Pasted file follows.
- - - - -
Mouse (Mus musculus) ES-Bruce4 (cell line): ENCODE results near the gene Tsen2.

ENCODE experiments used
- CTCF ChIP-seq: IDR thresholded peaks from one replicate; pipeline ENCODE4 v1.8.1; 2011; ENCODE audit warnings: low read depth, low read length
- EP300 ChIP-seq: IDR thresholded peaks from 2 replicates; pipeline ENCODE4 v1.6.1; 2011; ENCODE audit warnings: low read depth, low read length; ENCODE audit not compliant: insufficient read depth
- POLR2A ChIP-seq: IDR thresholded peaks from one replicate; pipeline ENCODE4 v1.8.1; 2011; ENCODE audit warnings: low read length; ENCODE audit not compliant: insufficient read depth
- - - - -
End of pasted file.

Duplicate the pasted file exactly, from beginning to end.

Mouse (Mus musculus) ES-Bruce4 (cell line): ENCODE results near the gene Tsen2.

ENCODE experiments used
- CTCF ChIP-seq: IDR thresholded peaks from one replicate; pipeline ENCODE4 v1.8.1; 2011; ENCODE audit warnings: low read depth, low read length
- EP300 ChIP-seq: IDR thresholded peaks from 2 replicates; pipeline ENCODE4 v1.6.1; 2011; ENCODE audit warnings: low read depth, low read length; ENCODE audit not compliant: insufficient read depth
- POLR2A ChIP-seq: IDR thresholded peaks from one replicate; pipeline ENCODE4 v1.8.1; 2011; ENCODE audit warnings: low read length; ENCODE audit not compliant: insufficient read depth